"What you need to do, especially on Table Rock, if try to determine where an area of rock structure is going into lake," he offered. "It doesn't stop there at the shoreline. You can bet it moves further out. I'll start working that structure area until I get to water 20, 25 or 30 feet deep, or until I find out what level the fish are holding."

When you find that level, you still have to keep the lure in front of the fish. That requires a great degree of patience and self-control.

"Bottom contact is important," Chester said. "If it's any way possible, I'll throw a spider grub on 8-pound line, maybe 10-pound, with a 3/8-ounce jighead. No matter what color you use, bottom contact is key."

One mistake that anglers often make with spider grubs is moving them too quickly across the bottom. Crawdads move slowly. If you move a grub too quickly, it might appear unnatural to a bass. The best way to move a spider grub is to twitch the rod tip slightly and then let the grub sit motionless for protracted periods. It's during this period of stillness that you often get strikes.


Although it is very similar in topography and profile to Table Rock, Lake of the Ozarks is primarily largemouth bass water. It also contains a lot of spotted bass, but it has few, if any, smallmouths. The water isn't as clear, either. Nevertheless, spider grubs are excellent lures for catching a limit of LOZ largemouths.

One trap many anglers fall victim to at LOZ is concentrating exclusively on the great selection of boat docks around the lake. There are hundreds of docks, and they do shelter bass. Most bass anglers are very comfortable spending the day flipping and pitching jigs under docks, and you will certainly catch fish that way. However, LOZ contains the same rocky points, bluffs, rocks and pea gravel transition areas that Table Rock has, and they're always great places to catch fish. For big bass, they may even be better than the docks, because they aren't fished as heavily or as often.

Of course, fishing deep, rocky structure and transition areas requires more work and greater skills at reading topography than does fishing docks. Those with advanced skills do very well at LOZ, and the spider grub is one of their staple baits.

As at Table Rock, every part of LOZ contains deep, rocky structure. Whether you fish the Grand Glaize arm, the Gravois arm, the Niangua arm or the main stem of the Osage River, these features are abundant everywhere.

Because the upper ends of the arms are heavily silted, crawdad habitat is limited, and so crawdad numbers are also limited. Even when the silt runs out, the upper sections of the main arms are narrow and riverine. For that reason, I prefer to fish the middle stretches of the arms down to the mouths. That's where you find the long, rocky points and deep water that provide excellent cover and feeding areas for bass.

These middle sections of the main arms are excellent places to catch spotted bass. "Spots" are generally a lot smaller than largemouths, but occasionally you'll hook a big one, such as the 3.7-pounder I caught a few years ago. I caught that one on a Shad Rap fished as deep as I could get it. Spotted bass inhabit the same niche that smallmouths occupy in other lakes, and they behave similarly, especially in that they depend heavily on crawdads for food. That's why the spider grub is such an excellent lure in these waters.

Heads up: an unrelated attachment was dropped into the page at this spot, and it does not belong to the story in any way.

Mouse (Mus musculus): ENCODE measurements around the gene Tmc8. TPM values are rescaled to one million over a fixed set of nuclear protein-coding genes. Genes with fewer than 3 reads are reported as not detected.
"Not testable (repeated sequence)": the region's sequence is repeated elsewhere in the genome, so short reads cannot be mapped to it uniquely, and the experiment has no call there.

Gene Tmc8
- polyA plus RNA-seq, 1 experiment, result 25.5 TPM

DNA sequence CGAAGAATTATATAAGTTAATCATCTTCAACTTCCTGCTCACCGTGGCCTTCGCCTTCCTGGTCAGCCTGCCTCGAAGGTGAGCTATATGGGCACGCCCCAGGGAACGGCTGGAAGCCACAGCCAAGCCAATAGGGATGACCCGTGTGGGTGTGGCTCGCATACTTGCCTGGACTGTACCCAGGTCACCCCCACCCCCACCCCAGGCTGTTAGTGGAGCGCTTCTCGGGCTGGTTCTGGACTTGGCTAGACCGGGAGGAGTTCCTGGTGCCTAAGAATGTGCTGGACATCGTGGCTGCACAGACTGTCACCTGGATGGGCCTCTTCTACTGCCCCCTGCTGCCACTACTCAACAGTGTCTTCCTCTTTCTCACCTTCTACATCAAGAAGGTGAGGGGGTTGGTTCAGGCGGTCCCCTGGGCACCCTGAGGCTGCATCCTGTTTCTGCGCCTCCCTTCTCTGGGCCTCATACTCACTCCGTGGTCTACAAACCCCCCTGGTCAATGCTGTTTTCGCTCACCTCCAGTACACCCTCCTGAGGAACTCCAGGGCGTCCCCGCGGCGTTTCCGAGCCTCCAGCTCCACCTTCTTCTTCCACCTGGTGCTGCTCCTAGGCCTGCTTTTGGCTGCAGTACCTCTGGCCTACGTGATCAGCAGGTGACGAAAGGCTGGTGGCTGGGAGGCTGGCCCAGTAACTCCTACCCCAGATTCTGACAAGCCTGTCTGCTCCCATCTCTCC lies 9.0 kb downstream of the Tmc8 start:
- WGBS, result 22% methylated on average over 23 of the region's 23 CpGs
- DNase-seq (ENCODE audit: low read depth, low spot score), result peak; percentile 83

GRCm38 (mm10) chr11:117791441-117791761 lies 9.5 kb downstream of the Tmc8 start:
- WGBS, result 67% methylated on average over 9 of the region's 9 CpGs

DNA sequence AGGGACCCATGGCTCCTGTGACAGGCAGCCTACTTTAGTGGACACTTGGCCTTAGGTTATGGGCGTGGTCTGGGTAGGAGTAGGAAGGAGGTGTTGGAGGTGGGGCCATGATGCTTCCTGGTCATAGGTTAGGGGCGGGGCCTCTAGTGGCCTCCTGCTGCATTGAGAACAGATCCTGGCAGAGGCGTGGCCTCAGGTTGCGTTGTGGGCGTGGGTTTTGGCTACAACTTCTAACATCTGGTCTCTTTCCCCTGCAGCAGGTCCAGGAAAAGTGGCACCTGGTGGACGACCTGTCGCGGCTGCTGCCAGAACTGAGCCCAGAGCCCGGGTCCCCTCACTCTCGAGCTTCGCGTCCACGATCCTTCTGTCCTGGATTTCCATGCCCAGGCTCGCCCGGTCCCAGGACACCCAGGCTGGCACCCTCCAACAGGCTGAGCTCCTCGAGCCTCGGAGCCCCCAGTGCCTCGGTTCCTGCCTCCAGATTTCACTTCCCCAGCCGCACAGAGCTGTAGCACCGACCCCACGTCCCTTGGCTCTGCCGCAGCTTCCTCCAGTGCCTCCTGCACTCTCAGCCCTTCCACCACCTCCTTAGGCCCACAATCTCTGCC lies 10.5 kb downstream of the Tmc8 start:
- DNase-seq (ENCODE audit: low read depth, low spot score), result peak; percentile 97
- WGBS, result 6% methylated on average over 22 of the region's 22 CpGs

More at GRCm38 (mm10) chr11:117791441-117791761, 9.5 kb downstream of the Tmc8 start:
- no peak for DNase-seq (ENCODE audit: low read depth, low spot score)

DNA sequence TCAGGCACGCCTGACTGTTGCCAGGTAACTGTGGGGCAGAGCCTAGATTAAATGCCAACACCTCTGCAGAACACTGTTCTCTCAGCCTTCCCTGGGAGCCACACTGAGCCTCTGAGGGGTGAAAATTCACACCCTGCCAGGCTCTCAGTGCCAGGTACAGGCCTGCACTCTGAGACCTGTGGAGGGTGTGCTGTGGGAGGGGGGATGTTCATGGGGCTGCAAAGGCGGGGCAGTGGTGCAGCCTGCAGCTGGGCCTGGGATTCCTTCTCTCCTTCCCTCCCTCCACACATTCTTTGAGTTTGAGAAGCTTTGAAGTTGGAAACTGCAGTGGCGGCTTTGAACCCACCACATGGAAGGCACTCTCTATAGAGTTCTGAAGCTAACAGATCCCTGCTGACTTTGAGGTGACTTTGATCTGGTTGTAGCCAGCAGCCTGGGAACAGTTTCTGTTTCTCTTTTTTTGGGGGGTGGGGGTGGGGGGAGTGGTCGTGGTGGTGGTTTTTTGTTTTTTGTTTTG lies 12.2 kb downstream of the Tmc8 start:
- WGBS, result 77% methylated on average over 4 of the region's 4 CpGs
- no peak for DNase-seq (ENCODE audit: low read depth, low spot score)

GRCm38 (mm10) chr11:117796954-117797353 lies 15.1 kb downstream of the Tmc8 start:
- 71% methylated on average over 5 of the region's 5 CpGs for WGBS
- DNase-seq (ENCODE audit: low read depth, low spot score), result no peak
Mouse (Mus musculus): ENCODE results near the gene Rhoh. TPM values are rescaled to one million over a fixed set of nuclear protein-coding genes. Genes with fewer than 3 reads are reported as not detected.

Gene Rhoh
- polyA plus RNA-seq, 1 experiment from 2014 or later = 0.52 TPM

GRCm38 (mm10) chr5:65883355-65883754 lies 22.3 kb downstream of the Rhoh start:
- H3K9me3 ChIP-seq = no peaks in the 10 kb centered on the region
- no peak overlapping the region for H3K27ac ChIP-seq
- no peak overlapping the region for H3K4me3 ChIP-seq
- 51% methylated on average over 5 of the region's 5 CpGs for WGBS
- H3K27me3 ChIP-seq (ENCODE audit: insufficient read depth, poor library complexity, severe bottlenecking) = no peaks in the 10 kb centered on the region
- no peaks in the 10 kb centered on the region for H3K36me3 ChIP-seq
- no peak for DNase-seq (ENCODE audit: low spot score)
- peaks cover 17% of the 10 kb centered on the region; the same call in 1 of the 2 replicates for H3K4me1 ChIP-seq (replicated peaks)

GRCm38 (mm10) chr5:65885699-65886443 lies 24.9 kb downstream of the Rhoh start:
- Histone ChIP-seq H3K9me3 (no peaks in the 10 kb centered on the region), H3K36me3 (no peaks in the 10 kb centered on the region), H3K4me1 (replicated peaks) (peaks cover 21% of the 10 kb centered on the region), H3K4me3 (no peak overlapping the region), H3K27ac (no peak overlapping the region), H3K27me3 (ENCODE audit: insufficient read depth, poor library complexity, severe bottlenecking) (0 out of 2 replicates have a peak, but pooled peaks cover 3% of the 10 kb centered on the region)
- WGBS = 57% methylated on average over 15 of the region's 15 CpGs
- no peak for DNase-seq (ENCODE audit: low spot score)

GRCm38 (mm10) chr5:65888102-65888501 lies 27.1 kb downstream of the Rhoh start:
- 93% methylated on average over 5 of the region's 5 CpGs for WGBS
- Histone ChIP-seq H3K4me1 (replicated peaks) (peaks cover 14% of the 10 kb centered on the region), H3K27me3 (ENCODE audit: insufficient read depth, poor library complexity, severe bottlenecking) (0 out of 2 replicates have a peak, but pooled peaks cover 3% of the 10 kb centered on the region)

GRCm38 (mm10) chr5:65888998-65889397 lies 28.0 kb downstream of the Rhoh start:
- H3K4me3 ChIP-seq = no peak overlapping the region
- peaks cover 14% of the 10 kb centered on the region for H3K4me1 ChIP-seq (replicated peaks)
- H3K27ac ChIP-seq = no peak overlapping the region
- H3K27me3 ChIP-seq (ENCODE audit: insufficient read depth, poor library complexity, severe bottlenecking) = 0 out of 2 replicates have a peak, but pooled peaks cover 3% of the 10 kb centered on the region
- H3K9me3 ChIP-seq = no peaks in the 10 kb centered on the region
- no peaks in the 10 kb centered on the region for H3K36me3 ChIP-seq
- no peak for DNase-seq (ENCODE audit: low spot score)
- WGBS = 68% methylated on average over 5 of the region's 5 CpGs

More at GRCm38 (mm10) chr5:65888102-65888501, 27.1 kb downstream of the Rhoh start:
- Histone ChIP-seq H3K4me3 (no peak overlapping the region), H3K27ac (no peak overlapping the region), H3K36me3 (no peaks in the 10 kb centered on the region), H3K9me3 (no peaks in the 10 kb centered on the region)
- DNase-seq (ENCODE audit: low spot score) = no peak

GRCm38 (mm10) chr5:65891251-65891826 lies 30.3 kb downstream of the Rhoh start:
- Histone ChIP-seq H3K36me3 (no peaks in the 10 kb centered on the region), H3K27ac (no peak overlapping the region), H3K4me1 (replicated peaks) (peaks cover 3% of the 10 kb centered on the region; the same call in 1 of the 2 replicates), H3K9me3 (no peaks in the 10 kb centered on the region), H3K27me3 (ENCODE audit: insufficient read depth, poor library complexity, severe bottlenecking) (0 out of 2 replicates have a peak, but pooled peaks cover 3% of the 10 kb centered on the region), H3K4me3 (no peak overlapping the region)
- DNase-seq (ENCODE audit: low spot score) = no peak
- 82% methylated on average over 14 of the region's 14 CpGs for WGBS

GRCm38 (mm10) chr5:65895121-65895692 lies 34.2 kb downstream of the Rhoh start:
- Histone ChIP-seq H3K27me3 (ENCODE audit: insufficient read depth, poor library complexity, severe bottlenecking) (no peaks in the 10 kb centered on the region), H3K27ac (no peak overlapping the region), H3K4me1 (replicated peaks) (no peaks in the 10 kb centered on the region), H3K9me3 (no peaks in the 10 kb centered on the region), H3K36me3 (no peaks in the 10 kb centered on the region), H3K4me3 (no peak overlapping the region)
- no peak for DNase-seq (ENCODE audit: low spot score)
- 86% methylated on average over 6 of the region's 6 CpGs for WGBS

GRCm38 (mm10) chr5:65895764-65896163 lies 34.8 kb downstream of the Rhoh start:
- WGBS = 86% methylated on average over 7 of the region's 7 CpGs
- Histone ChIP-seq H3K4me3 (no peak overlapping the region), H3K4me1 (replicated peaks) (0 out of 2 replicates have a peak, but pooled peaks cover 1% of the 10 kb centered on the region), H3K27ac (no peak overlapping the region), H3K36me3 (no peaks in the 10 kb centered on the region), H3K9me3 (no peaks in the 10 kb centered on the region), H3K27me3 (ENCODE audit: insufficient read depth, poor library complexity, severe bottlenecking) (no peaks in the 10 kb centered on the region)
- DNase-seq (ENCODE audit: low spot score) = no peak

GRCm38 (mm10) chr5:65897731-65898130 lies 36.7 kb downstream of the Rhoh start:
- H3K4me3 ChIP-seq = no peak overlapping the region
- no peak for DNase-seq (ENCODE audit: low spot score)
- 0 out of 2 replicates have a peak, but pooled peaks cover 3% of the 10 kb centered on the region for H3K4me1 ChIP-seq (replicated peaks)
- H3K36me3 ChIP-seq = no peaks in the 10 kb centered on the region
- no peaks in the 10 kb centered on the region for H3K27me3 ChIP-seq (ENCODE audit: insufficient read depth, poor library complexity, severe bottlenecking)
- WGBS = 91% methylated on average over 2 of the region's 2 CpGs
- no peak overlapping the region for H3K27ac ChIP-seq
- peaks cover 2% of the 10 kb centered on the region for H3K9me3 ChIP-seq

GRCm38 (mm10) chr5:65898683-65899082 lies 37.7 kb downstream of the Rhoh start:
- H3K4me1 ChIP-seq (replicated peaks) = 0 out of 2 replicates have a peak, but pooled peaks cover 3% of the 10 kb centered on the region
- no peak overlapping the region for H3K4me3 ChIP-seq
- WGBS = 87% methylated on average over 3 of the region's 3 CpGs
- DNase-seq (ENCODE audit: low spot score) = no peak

For largemouth bass, one of my favorite areas is the main lake, within sight of Bagnell Dam. The water there is clear and cool, and there's usually a noticeable current. These characteristics make this one of the most productive areas on the lake for mid-summer bass fishing. Again, this is an excellent area for using spider grubs. As Bill Chester does at Table Rock, you simply need to follow rocky features as deep as they go, and then key on the transition areas that are nearby. The slopes there are quite steep, so you don't necessarily have to fish far from the bank to get into deep water. You just have to work different depths until you find fish.


To the casual observer, Truman Lake doesn't appear to be a great place for using spider grubs. The water is fairly turbid, and submerged timber comprises the most dominant structure. Therefore, it's considered an excellent place to use crankbaits and big, Texas-rigged worms.

A closer look reveals that Truman has a lot of low, rocky bluffs and ledges -- areas that hold a lot of bass. They're not fished as heavily as the finger points and the timber groves, but I've always caught more bass there than anyplace else. My favorite lures are electric blue worms on a Texas rig and, of course, spider grubs.

I fish spider grubs a little differently at Truman than I do at Table Rock and LOZ. Instead of fishing deep structure, I throw the grub right against the shore and hop it down to deeper water by twitching the rod tip. That's because these bluffs descend in stair-step fashion down to the channel. Bass move up and down on these parallel benches, and when you catch one fish, it's pretty easy to determine exactly the depth at which the others are holding. Again, you usually need only basic colors. If a brown or green variation doesn't work, you can always experiment. If a different color works well, make note of every condition so you can go to it again if necessary.


In my opinion, spider grubs were designed specifically for fishing in Ozark streams. There's simply nothing else that catches smallmouth bass as dependably.

One of my most memorable smallmouth floats occurred on the Current River, between Pulltite Access and the Jerry Presley Education Center, with my friend Tom Cwynar of Jefferson City. It was late summer, hot and sunny, and we were having a tough day. For the first mile or so, all we had to show for our efforts was a big goggle-eye and a yellow sucker that managed to drive a rusty hook into Tom's finger.

In fact, we had more or less given up on fishing as we floated through a long, deep pool. Our canoe floated sideways, and I sat sideways in the rear seat with my feet in the water. Tom and I chatted as I dragged a pumpkinseed/red metalflake spider grub along the bottom of the pool. That was the deepest part of the pool, and I felt the grub go across the top of a small stone ridge. I got a savage strike. After a heroic fight, I boated a 4-pound smallmouth.

As we approached the next set of rapids, we paddled back to the head of the pool and floated back down sideways, just as we did before. I caught another smallmouth, identical to the last one, in the same place. Tom also got a nice one.

We made two more passes, but we exhausted that pool. We fished the same way in every pool thereafter, and by the end of the day, we'd cau

ght four 4-pounders, along with many others up to 16 inches. That was a happy accident, but I now use that tactic anytime the fishing is tough on a stream.

No matter where or when you fish for bass in Missouri, you can always catch bass with a spider grub. What a mighty web it weaves!